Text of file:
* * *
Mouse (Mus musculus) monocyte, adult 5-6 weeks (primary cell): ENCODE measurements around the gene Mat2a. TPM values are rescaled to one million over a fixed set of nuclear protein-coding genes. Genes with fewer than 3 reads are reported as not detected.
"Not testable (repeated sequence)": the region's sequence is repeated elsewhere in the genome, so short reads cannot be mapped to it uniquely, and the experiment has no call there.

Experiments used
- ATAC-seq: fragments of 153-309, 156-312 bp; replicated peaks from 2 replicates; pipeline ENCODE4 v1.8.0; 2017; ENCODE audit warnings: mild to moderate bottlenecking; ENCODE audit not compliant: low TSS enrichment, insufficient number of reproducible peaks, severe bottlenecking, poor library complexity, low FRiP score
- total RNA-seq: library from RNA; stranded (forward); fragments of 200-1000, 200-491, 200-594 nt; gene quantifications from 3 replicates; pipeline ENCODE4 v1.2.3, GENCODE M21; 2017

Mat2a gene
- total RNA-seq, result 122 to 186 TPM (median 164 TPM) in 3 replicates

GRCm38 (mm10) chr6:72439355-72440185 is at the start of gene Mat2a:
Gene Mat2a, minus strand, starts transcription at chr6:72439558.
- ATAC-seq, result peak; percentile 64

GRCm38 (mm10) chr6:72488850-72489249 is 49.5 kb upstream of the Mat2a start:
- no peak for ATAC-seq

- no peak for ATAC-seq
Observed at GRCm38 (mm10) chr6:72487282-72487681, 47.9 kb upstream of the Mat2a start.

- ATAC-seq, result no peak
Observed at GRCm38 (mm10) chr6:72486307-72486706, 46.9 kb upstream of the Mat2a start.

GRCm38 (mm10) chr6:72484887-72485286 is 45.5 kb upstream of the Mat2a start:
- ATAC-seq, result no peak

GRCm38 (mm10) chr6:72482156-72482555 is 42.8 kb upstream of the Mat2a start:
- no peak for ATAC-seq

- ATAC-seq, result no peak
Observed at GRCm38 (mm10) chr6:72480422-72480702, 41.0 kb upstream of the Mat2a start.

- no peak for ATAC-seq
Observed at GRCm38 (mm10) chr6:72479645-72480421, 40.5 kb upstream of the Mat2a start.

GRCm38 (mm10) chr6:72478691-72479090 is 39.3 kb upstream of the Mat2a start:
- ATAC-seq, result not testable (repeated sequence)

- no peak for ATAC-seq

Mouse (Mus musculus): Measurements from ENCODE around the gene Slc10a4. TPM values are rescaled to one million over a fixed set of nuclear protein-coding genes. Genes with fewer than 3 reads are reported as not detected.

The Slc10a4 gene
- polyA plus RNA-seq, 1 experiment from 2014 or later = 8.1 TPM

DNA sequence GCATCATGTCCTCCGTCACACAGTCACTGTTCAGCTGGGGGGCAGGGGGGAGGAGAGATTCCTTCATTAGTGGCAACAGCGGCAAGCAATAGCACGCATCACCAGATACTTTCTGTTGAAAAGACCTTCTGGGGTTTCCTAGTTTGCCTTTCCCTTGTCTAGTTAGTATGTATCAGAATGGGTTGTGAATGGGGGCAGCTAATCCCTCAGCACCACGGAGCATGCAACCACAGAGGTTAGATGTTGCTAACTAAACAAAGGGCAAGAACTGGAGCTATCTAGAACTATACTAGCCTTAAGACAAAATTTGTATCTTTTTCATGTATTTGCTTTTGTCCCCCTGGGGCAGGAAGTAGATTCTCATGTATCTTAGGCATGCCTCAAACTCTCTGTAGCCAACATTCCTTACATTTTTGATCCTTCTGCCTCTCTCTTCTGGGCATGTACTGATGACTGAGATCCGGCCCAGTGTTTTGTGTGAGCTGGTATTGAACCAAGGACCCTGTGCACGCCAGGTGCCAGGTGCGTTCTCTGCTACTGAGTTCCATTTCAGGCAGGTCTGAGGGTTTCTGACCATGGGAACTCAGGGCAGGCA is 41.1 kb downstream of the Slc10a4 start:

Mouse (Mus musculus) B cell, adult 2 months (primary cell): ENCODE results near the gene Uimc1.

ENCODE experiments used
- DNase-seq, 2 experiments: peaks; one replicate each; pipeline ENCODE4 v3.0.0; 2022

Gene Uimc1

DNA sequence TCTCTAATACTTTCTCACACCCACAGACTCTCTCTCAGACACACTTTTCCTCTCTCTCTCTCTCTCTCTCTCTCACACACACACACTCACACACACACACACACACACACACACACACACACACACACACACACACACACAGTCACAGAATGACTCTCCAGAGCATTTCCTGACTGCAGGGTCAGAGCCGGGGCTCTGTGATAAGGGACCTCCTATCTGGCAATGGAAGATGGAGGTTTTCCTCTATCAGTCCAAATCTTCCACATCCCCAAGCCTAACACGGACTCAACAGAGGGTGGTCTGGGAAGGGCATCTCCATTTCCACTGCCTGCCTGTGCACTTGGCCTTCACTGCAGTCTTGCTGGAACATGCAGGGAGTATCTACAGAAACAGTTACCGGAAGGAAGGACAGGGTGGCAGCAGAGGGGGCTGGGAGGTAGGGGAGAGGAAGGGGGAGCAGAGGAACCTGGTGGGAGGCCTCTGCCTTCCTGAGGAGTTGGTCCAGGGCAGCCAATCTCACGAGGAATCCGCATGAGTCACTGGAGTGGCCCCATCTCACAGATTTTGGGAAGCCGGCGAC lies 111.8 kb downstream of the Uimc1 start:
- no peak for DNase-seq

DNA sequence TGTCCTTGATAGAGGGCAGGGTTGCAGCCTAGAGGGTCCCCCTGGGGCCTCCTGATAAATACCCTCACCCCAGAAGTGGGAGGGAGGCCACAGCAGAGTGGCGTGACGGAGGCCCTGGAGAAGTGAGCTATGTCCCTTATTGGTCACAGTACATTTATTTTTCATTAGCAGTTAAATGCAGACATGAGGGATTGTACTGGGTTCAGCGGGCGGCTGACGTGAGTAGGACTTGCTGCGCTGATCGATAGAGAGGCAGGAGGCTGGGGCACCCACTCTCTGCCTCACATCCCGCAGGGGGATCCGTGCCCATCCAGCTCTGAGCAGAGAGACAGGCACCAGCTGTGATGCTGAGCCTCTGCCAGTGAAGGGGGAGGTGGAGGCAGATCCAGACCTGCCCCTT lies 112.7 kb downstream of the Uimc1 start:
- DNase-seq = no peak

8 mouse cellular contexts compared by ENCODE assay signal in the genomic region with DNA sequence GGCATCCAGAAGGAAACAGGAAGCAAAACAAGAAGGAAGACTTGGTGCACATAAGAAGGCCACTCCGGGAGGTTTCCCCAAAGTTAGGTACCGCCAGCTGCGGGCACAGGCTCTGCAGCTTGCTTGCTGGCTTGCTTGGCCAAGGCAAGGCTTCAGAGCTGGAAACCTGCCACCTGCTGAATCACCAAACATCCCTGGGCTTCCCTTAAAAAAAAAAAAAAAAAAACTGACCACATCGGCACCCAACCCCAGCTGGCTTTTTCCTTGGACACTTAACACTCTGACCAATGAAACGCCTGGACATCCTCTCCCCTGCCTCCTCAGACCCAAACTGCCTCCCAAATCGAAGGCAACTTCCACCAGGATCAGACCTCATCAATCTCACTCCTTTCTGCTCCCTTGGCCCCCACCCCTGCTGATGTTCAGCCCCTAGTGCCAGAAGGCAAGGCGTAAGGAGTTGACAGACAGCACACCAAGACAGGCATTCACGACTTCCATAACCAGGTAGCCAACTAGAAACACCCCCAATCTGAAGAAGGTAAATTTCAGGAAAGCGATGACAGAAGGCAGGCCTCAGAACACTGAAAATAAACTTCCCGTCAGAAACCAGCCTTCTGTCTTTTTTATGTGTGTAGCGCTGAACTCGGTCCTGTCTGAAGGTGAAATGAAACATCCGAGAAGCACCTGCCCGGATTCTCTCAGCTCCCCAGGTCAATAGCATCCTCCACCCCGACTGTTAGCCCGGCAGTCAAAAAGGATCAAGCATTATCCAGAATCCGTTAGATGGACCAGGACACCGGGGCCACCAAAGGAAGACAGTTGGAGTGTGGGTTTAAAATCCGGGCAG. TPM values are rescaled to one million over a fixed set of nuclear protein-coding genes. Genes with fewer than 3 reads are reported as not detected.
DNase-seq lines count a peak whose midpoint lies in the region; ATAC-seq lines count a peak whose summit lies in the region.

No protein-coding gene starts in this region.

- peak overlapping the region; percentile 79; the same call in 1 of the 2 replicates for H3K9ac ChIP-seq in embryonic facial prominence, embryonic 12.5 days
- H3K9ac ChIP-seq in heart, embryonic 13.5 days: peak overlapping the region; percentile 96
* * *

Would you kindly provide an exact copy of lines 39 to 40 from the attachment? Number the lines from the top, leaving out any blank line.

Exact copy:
- DNase-seq = no peak

8 mouse cellular contexts compared by ENCODE assay signal in the genomic region with DNA sequence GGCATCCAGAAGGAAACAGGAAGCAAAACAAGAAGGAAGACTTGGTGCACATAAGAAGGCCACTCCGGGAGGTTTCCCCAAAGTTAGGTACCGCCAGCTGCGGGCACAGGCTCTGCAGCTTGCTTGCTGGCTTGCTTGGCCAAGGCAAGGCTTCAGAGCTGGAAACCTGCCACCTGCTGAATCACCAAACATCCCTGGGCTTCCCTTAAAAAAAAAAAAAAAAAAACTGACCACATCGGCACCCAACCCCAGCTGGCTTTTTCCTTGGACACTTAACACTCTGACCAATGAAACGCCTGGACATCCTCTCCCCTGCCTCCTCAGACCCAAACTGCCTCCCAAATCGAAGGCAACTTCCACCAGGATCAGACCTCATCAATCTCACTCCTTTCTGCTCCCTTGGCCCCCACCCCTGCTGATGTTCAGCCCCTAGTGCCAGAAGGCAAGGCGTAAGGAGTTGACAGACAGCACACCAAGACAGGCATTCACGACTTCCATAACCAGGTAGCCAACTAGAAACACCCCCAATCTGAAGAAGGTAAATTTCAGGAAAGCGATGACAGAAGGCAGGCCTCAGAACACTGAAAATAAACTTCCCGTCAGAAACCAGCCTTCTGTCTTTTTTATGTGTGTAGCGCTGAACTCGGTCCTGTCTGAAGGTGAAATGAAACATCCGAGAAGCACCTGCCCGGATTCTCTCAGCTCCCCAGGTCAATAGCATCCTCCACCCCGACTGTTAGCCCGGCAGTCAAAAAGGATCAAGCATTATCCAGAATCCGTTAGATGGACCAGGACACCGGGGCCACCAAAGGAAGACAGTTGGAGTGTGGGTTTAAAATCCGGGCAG. TPM values are rescaled to one million over a fixed set of nuclear protein-coding genes. Genes with fewer than 3 reads are reported as not detected.